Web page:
Category Archives: How to Write a 5th Grade (or any other grade) Essay

Create a mind web organizer

Organizing their thoughts before writing their first drafts is a step many children skip.  “Takes too much time” they claim.  Or “Too difficult.”

If students write an organizer the way I was taught in school, they are right.  A formal organizer can be time-consuming and frustrating.

But a mind web organizer can be quick and easy.  It does what an organizer is supposed to do–organize thoughts coherently and concisely–but without the pain of a formal outline.  Plus kids of almost any age can design one.

Here is an example of a mind web from a seventh grader I taught this past week.  He divided his topic, video games, into three parts:  Minecraft, time limits his parents impose, and why he likes video games.  He had never created an organizer before, so I wrote down the words he said at my end of the zoom meeting, held up my diagram, and he redrew it at his end.  It looked something like this:

For homework he will add details on this mind web for Minecraft and time limits. After that we will discuss why each of these subtopics is too large for a good essay, and instead of writing the essay, we will  turn one of those three subtopics into the new topic of another essay and create another mind web.  This is a new skill for this student, and he needs practice.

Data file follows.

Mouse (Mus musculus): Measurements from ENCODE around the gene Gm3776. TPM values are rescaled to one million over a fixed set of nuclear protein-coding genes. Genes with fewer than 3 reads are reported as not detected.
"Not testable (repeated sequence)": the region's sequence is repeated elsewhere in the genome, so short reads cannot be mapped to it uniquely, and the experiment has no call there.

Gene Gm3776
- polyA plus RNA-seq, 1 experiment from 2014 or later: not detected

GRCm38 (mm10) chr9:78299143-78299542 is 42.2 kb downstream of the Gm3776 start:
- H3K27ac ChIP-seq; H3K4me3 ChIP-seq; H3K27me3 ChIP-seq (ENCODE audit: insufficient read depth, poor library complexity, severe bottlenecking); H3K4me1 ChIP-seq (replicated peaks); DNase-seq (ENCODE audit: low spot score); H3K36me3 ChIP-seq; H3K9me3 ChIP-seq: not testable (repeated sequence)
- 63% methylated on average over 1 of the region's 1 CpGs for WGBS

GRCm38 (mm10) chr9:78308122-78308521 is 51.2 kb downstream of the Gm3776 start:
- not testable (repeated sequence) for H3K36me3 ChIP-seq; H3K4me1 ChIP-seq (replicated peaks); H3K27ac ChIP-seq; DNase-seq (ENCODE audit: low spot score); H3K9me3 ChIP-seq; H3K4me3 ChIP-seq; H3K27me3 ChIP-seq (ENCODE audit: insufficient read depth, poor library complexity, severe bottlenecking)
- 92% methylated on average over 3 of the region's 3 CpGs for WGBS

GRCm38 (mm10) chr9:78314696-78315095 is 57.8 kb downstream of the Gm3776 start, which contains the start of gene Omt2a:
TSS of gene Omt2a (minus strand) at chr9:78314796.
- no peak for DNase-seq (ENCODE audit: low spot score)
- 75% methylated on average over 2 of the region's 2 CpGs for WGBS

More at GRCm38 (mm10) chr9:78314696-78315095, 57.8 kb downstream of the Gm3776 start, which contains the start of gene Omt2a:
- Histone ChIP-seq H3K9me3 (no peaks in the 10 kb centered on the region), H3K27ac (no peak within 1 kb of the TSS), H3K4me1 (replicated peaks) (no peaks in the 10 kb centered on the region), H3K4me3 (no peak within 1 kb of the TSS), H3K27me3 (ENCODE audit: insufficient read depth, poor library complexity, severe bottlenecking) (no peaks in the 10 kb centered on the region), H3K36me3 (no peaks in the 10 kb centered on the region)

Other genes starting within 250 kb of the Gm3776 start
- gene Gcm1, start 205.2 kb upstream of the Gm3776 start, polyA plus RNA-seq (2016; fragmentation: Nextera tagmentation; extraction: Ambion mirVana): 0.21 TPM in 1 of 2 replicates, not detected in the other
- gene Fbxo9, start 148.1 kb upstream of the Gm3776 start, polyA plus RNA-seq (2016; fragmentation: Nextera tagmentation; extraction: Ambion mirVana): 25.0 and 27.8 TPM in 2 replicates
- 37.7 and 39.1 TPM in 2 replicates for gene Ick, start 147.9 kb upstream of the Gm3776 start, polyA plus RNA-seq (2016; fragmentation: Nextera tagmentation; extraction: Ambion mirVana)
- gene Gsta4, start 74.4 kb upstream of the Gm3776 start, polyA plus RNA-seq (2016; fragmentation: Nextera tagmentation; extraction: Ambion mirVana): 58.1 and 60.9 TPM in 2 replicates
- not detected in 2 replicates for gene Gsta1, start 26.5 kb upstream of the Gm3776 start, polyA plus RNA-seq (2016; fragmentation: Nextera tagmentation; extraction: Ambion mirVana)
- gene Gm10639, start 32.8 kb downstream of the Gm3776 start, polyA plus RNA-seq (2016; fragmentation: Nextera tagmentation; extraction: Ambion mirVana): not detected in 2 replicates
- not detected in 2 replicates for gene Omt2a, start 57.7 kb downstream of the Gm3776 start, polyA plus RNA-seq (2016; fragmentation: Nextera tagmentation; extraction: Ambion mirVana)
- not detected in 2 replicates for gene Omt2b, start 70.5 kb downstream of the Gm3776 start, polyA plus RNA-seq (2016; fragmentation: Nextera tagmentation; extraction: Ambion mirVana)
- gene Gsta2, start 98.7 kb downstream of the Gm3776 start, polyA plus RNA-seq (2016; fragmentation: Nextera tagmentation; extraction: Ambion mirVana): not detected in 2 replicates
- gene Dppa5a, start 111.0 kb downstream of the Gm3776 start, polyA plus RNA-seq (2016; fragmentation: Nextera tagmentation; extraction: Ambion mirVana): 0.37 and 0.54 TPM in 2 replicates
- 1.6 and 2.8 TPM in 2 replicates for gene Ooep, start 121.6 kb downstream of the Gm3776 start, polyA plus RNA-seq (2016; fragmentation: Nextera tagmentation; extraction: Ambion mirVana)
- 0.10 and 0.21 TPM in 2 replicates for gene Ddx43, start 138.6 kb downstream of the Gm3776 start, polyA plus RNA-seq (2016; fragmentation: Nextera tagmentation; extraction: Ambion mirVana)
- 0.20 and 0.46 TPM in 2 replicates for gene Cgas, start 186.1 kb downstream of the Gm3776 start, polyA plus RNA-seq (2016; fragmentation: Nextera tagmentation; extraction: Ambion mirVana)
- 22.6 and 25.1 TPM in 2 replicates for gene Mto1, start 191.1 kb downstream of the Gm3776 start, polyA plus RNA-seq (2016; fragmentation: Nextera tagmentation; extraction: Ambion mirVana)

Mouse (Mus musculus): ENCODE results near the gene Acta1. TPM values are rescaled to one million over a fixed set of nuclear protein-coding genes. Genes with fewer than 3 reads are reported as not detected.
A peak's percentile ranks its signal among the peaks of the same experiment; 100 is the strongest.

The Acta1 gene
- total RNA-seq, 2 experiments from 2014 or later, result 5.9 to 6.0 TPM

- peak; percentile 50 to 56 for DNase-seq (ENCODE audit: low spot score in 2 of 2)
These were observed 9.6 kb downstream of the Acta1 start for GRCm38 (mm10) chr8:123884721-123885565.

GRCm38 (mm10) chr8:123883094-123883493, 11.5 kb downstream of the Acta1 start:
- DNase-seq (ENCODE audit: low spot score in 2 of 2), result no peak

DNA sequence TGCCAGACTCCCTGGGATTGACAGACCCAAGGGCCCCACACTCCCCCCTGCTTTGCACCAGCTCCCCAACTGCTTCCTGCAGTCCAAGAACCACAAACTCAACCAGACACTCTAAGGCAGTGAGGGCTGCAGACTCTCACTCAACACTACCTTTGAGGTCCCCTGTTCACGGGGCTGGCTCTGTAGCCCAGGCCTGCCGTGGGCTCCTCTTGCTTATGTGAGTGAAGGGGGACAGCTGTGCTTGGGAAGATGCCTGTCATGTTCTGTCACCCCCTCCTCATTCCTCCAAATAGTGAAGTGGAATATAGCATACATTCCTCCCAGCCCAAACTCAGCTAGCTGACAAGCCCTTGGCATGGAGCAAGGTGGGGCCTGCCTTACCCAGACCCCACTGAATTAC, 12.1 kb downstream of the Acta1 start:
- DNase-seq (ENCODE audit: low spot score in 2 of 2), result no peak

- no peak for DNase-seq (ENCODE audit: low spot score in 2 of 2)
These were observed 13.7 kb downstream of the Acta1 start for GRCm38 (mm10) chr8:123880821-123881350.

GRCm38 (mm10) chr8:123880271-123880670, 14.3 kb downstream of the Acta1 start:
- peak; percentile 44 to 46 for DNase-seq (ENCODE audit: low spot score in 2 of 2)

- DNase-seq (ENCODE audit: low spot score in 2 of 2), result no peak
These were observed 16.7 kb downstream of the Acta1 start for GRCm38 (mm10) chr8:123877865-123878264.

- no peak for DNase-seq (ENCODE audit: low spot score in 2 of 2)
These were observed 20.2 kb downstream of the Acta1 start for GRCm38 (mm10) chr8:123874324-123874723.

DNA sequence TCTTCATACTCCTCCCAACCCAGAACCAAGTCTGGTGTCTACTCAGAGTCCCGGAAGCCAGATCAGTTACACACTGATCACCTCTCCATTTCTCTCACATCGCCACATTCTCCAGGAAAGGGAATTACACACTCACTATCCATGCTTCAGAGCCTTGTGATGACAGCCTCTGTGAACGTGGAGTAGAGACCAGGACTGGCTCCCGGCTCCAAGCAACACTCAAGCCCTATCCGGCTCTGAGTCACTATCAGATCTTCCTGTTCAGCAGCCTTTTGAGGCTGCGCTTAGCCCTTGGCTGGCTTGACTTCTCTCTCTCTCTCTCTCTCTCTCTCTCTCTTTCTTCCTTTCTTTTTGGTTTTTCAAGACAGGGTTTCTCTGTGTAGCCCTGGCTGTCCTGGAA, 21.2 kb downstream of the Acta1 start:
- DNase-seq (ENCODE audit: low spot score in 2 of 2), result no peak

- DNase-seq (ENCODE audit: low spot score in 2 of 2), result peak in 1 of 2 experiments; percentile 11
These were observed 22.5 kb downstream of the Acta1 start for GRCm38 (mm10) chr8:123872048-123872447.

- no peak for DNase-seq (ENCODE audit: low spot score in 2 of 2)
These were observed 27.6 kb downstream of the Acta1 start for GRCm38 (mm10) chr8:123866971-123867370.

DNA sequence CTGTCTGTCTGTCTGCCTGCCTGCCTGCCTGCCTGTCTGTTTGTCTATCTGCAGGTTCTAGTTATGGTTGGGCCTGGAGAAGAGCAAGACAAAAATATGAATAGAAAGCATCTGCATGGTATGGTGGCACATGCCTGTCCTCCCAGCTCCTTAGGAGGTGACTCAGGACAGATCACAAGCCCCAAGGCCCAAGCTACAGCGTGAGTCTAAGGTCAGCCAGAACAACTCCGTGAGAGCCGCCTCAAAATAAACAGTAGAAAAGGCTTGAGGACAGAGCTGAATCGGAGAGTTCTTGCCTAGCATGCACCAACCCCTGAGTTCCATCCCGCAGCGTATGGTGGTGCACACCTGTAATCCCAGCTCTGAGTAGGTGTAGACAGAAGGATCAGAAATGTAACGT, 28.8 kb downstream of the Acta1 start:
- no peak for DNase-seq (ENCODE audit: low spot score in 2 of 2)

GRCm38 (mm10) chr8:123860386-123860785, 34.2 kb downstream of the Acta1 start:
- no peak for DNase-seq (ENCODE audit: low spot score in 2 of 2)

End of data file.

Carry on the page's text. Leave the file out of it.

Creating this organizer took only a few minutes–far less time than revising a poorly organized essay.  You can find more information about how to create mind webs on pages 8 to 11 of  my book, How to Write a 5th Grade (or any other grade) Essay, available from Amazon.  There you will see another example of an organizer, this time created by a third grader.

Using How to Write a 5th Grade (or any other grade) Essay to teach how to limit a topic

After babysitting my home-bound five-year-old and three-year-old grandsons for many months, I recently resumed tutoring writing, this time 100% online.  I’ve learned that using my book, How to Write a 5th Grade (or any other grade) Essay, has helped make the teaching more personal.  And so I am going to share how you, too, can use this writing instruction book to improve your child’s writing, online or off.

Writing is a process done in a sequence of steps.  The steps are always the same—deciding on a topic, limiting it, organizing details around one main point, writing a draft, and revising, revising, revising.

Children are not born knowing these steps any more than they are born knowing how to play a sonata or bunt a baseball.  The steps must be learned and practiced.

How to Write a 5th Grade (or any other grade) Essay explains these steps, using examples written by children from first to sixth grades.  Yet the process is the same no matter what grade or what age.